April 1982

Home Visits

Author Affiliations

Department of Family Medicine The University of North Carolina Chapel Hill, NC 27514

Am J Dis Child. 1982;136(4):376. doi:10.1001/archpedi.1982.03970400094029

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Sir.—Medical practice seems to go through cycles or perhaps even circles! The article on home visits by Berger and Samet appearing in the September issue of the Journal (1981;135:812-814) underlines this point. The authors bring to our attention something that we already really know, but do not wish to address: the fact that understanding how families live and interact in their own environment can provide invaluable information to the physician. This information may have both short- and long-term impact.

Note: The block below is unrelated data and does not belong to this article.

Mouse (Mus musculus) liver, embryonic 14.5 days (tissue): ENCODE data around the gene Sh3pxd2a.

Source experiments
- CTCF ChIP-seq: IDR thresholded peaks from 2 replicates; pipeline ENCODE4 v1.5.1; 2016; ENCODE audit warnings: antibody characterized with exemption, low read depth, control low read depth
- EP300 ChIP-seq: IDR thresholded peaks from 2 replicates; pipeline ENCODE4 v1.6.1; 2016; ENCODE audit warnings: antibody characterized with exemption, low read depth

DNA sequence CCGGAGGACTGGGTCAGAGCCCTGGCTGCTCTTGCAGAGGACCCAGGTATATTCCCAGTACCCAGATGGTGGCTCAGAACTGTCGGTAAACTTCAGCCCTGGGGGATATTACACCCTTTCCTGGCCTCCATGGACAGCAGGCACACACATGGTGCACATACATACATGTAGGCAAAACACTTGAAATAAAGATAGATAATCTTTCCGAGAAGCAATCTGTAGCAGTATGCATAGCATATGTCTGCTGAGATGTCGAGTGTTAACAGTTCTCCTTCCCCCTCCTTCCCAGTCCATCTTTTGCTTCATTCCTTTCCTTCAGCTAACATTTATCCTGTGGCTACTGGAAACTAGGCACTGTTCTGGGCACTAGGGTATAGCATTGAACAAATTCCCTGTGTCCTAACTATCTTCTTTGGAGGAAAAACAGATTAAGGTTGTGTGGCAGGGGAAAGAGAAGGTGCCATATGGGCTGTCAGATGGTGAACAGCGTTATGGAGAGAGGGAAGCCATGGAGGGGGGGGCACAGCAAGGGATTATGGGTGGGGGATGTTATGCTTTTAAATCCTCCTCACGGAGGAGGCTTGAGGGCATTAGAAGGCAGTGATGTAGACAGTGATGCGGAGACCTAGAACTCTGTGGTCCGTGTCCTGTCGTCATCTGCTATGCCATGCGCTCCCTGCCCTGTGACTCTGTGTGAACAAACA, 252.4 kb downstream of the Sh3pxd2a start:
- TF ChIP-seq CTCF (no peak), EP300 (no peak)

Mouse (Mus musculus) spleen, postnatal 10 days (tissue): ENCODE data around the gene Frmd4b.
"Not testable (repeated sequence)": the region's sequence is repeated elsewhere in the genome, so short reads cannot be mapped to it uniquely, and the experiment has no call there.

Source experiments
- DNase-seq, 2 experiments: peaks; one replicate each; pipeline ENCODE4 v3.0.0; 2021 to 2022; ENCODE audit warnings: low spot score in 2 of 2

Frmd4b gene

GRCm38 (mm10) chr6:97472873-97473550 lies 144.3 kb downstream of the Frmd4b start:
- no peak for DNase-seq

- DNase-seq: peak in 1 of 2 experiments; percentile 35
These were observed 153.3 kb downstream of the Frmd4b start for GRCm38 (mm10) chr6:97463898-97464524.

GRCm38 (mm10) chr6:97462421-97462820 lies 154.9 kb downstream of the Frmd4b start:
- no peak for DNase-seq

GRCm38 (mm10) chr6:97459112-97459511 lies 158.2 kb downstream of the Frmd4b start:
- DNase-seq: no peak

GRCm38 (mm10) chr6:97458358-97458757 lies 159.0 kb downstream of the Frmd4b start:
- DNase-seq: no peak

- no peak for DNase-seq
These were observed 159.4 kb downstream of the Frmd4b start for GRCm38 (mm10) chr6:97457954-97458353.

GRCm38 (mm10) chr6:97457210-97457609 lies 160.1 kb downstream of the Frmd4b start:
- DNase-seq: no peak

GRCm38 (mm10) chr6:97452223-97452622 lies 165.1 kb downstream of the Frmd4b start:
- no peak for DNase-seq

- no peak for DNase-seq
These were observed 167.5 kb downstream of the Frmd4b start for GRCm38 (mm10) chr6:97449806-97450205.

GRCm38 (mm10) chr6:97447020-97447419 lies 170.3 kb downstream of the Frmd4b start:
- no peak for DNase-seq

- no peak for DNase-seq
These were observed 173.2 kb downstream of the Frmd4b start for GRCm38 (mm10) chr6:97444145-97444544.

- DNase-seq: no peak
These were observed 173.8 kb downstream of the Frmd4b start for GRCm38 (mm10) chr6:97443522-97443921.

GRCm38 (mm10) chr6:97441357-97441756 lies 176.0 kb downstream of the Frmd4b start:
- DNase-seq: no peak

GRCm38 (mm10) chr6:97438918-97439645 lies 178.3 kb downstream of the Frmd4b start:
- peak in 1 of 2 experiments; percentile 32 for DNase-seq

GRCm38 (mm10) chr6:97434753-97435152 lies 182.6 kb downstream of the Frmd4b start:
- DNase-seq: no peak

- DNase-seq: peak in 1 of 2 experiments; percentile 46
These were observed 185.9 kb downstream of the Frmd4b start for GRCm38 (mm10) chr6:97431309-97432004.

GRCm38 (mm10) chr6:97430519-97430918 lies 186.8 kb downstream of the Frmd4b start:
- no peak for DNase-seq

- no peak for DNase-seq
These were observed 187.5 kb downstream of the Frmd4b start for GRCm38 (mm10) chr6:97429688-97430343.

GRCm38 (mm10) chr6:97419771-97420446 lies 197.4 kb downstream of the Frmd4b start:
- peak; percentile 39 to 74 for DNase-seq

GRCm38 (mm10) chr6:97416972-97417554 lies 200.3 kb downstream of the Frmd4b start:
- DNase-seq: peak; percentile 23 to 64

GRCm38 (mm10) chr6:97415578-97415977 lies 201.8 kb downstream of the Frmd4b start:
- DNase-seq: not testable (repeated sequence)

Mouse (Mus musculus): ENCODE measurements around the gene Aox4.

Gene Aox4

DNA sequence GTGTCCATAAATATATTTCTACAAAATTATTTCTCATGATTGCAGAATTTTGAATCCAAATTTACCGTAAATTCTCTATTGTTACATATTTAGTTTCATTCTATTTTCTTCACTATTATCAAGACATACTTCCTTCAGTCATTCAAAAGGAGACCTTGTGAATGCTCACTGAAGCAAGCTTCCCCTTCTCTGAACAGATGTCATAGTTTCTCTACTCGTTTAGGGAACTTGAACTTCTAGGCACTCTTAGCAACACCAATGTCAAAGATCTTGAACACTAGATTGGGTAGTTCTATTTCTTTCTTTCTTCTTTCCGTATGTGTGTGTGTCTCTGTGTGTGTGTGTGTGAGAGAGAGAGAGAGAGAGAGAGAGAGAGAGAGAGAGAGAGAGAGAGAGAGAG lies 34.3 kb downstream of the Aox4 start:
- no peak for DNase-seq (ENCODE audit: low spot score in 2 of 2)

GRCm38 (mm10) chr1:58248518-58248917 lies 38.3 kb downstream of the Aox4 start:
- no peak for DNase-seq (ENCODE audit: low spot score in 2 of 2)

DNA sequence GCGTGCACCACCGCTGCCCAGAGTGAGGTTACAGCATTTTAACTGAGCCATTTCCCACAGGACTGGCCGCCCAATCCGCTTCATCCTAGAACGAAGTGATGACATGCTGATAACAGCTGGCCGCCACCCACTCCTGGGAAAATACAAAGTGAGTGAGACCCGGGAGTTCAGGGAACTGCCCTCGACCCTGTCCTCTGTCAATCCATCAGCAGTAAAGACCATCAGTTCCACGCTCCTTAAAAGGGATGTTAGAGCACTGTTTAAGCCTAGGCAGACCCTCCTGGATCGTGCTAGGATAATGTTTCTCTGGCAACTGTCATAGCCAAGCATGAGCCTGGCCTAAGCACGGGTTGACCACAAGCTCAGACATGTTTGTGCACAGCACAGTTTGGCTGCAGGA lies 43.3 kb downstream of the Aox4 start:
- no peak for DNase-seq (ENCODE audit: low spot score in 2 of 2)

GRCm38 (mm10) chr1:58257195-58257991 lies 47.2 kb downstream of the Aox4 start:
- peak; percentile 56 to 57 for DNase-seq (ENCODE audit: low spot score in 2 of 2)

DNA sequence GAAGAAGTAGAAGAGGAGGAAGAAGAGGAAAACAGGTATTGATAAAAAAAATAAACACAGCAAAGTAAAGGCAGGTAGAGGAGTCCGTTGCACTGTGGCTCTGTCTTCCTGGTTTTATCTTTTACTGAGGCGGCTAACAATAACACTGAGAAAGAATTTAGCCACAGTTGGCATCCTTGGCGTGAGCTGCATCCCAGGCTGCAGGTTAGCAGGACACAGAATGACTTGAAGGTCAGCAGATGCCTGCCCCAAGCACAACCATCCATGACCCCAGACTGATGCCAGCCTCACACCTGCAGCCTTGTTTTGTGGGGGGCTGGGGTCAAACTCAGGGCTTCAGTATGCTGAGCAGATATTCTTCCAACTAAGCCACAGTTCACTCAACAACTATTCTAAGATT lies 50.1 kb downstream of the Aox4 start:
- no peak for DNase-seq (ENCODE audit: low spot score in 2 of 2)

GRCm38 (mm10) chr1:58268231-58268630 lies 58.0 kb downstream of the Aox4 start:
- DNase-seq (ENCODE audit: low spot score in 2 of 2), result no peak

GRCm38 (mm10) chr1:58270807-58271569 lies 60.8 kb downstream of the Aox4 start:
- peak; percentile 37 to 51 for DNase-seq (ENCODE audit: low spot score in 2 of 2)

In Great Britain, home visiting (still common) is undertaken by family doctors, district nurses, and health visitors for a number of reasons: (1) acute illness in children, (2) after-hours contacts, (3) chronic disease in children, and (4) neonatal care. When a newborn is brought home, the midwife visits almost daily for ten days, to check on infant care and feeding, after which the health visitor comes to the home to

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